Dressing up was never a problem for Tony Nasrallah.
From a full suit for Sunday church to the ties he wore for every school picture between kindergarten and high school, Nasrallah says he saw the value in looking good early on in life. So, when he started his company, Ground Works Land Design, in 2009, he immediately implemented uniforms that have evolved from a basic T-shirt to slick polos and button-down shirts.
When he brings new potential hires into his office in Cleveland, Nasrallah stresses the importance of a first impression. Fair or not, he says people follow the cliché of judging books by their covers — and those impressions stick for time to come.
“Years later, I’d see teachers who said I looked sharp wearing my shirt and ties,” he says. “I believe when you look good, you feel good, you act good.”
Today, Ground Works doesn’t simply hand its employees a T-shirt and call it a day with their uniforms: Their set of apparel is sophisticated, as they have partnerships with L.L. Bean and Adidas and have uniforms with primary and secondary colors. They even design T-shirts with local artists for employees to wear on weekends or when they’re off the clock, or for big company events like their annual cookout.
“We’ve always kind of approached the industry with a different eye,” said Joseph Stark, the company’s marketing director. “Tony wasn’t grandfathered into the industry or anything like that, so he had no preexisting ideas of a red truck landscaping perception or anything like that, so we were able to do it our own way.”
BUCKING THE TREND.
Nasrallah says Ground Works aims for clients who will pay big money for landscaping, so it’s important to dress the part. Showing up in ratty T-shirts and ripped jeans to bid on jobs won’t get you any work, he says. He also says landscapers are not only bidding against other companies in the industry, but the industry stigmas themselves. There’s this prevailing idea that landscaping is a dirty job done by slobs, he says, and he wants to help buck that trend.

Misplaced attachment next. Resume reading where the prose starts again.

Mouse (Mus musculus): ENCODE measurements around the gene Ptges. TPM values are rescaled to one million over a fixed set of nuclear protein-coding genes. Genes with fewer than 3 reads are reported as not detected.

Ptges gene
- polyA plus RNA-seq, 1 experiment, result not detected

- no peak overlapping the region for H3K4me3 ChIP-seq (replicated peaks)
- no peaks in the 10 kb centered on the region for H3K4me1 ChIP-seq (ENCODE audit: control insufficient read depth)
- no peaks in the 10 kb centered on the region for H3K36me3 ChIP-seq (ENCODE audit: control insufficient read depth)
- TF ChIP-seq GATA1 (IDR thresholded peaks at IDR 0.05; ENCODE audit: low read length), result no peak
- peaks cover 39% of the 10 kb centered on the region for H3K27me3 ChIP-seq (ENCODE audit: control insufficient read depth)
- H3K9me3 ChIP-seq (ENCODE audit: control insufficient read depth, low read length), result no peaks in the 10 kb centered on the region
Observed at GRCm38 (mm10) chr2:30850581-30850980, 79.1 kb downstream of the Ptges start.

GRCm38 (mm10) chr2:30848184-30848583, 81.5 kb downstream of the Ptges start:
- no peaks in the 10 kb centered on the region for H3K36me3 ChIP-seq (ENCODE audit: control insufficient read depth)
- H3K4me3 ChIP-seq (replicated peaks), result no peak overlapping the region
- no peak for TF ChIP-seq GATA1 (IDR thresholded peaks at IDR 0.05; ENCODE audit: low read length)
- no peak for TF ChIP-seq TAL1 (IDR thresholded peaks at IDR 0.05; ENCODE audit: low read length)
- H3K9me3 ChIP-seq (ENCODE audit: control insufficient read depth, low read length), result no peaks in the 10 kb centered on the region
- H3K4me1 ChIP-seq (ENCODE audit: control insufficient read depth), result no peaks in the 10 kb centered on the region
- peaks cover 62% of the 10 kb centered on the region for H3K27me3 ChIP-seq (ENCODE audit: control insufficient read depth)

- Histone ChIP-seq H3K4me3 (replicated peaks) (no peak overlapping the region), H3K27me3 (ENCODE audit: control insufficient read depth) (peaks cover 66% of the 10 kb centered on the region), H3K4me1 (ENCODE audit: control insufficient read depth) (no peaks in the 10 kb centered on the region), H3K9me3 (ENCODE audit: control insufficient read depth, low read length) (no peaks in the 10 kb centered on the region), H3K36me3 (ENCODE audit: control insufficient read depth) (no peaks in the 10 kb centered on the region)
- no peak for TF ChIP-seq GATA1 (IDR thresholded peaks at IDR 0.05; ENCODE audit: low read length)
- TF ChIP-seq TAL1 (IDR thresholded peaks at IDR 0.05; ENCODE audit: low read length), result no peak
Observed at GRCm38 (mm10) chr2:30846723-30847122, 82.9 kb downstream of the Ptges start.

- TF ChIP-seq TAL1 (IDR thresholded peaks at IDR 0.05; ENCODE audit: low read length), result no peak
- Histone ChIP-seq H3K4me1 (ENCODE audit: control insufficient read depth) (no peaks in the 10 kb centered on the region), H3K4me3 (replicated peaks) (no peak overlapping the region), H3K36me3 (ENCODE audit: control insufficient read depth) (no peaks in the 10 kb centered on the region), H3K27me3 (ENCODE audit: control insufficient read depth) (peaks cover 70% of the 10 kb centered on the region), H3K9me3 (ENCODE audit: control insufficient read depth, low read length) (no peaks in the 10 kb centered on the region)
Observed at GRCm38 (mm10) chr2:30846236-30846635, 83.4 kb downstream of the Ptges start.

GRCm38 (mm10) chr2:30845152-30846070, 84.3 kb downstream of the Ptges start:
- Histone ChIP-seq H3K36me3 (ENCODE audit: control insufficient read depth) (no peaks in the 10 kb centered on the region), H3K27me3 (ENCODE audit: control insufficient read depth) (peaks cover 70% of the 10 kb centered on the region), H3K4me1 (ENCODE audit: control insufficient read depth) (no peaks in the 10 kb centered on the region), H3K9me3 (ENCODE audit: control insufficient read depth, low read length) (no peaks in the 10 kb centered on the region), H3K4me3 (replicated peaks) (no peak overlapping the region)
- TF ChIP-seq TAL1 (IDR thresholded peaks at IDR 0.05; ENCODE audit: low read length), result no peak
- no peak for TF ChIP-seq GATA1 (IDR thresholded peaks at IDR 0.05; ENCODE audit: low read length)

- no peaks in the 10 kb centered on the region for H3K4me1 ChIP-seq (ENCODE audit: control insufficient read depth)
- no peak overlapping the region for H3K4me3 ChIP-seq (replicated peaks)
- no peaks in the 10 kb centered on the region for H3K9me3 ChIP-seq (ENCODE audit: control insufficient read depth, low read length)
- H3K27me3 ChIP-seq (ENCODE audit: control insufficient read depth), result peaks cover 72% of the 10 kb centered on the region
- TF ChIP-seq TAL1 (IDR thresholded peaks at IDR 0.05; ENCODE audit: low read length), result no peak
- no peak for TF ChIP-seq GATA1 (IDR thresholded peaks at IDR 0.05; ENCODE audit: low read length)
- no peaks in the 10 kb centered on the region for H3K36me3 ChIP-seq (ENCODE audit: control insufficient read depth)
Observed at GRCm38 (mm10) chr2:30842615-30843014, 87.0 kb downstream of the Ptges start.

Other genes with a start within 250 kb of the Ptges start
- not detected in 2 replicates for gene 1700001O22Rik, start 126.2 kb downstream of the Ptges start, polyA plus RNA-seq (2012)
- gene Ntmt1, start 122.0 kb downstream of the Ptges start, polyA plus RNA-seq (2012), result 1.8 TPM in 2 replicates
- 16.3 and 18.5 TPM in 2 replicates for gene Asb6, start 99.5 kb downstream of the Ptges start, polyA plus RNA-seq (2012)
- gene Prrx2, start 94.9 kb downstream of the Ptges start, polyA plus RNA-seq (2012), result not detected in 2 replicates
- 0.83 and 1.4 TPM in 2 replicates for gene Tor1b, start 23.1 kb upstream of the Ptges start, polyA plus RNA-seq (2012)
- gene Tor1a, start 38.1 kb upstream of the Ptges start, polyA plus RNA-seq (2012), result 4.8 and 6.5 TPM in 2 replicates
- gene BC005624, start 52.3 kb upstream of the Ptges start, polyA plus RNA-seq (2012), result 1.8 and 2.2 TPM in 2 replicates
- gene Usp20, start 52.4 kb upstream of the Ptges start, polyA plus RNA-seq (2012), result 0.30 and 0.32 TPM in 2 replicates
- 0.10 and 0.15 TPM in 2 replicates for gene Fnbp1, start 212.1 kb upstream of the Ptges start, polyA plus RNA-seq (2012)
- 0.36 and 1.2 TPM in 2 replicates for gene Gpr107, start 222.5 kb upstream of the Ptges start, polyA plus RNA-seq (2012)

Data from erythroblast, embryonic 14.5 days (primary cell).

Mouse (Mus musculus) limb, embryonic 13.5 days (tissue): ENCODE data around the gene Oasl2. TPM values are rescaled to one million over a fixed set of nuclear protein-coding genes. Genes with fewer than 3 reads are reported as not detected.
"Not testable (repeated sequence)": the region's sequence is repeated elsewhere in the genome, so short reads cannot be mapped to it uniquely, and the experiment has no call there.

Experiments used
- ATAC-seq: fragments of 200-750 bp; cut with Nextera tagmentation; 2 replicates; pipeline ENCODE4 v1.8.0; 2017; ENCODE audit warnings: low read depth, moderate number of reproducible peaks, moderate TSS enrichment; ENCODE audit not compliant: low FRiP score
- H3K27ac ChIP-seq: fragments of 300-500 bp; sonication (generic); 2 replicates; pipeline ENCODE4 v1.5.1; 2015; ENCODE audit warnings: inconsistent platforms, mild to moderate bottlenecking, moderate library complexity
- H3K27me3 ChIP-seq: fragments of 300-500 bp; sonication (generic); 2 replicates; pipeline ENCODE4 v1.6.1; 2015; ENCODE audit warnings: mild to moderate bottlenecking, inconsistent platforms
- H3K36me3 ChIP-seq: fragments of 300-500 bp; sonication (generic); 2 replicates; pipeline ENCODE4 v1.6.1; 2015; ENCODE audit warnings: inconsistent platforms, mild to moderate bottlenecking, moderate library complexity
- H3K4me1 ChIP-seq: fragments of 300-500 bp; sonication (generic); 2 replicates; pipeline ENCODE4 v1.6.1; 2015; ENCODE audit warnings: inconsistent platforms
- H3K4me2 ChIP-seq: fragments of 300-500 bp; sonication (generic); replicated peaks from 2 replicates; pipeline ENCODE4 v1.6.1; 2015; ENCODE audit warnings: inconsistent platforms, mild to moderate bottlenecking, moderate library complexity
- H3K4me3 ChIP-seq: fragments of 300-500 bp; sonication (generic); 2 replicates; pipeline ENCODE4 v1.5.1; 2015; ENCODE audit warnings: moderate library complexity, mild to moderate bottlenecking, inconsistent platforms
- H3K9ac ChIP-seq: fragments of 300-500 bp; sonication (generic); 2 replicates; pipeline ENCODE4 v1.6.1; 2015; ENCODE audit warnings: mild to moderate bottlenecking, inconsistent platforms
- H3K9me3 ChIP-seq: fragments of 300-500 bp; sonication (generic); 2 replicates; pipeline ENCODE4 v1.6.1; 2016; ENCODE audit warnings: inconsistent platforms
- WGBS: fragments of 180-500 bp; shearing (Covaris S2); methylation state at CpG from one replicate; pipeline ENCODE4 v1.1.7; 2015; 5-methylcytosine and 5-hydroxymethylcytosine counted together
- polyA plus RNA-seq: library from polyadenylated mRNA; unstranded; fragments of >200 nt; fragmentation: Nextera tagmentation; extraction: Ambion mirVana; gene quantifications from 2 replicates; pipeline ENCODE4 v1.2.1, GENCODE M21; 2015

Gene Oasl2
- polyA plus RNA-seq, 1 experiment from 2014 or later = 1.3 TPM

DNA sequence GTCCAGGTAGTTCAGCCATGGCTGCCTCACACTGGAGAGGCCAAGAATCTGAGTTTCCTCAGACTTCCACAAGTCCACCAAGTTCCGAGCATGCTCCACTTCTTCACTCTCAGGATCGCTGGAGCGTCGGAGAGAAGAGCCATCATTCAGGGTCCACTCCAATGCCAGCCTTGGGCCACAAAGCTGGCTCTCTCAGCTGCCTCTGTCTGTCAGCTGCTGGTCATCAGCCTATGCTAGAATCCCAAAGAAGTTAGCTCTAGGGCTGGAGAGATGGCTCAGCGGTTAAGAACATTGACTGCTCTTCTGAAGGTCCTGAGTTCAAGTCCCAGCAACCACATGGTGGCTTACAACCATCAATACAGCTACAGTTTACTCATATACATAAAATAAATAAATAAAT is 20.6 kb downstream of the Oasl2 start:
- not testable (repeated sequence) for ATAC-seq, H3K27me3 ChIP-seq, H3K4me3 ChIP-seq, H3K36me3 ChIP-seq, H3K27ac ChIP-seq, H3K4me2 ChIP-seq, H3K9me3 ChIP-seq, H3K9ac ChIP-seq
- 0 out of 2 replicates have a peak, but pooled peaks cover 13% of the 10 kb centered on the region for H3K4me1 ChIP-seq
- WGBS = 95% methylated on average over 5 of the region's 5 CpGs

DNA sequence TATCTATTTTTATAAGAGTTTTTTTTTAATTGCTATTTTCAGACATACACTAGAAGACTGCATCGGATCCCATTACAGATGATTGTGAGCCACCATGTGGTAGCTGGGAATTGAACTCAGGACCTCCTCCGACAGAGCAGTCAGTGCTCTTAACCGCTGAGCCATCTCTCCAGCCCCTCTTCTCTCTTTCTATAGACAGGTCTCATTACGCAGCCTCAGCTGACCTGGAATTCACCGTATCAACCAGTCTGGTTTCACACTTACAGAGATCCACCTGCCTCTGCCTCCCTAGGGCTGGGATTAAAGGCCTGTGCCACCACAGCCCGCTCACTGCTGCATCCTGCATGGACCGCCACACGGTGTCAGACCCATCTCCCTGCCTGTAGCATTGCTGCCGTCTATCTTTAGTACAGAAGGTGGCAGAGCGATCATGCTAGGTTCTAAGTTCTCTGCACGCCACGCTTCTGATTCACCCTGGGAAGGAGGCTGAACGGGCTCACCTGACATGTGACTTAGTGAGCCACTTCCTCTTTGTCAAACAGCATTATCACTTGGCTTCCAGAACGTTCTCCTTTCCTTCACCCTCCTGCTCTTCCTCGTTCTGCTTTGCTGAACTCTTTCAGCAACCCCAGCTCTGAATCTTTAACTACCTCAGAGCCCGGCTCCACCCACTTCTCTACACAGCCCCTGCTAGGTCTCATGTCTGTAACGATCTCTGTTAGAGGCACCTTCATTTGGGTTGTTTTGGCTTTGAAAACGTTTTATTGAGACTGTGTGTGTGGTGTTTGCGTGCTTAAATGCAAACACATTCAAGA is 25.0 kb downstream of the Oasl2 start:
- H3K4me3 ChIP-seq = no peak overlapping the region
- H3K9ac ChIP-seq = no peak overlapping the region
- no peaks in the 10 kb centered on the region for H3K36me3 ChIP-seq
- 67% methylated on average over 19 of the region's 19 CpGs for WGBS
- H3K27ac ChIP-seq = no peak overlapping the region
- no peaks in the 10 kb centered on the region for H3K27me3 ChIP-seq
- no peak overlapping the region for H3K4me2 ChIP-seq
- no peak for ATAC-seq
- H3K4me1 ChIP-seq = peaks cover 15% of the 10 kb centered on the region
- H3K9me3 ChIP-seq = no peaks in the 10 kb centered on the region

“I want to bring class to this industry. People look down on landscapers,” he says. “When you go to high-end restaurants, people are wearing bow ties. Those are the type of clients that we want. We want people who are going to appreciate and respect landscapers who are dressed well.”
To pull it off, the Ground Works team budgeted somewhere between $10,000 and $12,000 for new uniforms. Stark admits the investment is large, but he says they’ve valued the uniforms greatly enough to justify the expenditure.
Bill Smith, a branch manager at Grassmaster Plus in Massachusetts, acknowledges landscaping is a dirty job. They provide their employees six T-shirts on rotation, so they have a clean shirt to wear each day they work, while giving them the opportunity to wash the clothes on Sundays. In total, it costs them about $2,000 annually.
“You open up your closet and you see your work stuff and the stuff you’re going to wear on the weekend. Why can’t we intersect the two things and be really proud of (your company)?” Joseph Stark, marketing director, Ground Works Land Design
“It’s not a business that you stay clean in, but if you start the day clean… the attitude of the technician is better,” he says. “They identify with the colors, with the uniform itself. And customers have a higher comfort level because they see the truck pull up and the guy get out in full uniform as opposed to the ripped jeans, the hood up, etc.”
Smith estimates Grassmaster does 80% commercial work, so he also reiterates the importance of appearance. In some cases, they actually need to follow state guidelines with their uniforms, as technicians handling chemicals need to wear long sleeves. They wear a moisture-wicking pullover with the logo placed on the breast and on the back, plus some dark green hoodies with the logo on the front and back as well.
When his employees show up for work in the morning, Smith says there’s “definitely a look” he gives them, glancing over each to ensure the uniform is straightened out and looks sharp.
“I look at every employee as they come in,” he says. “They’re not allowed to go out without a belt. They have to have the hat on straight forward. There’s no cutting sleeves or opening up the necklines. (The uniform) has to be as given to them.”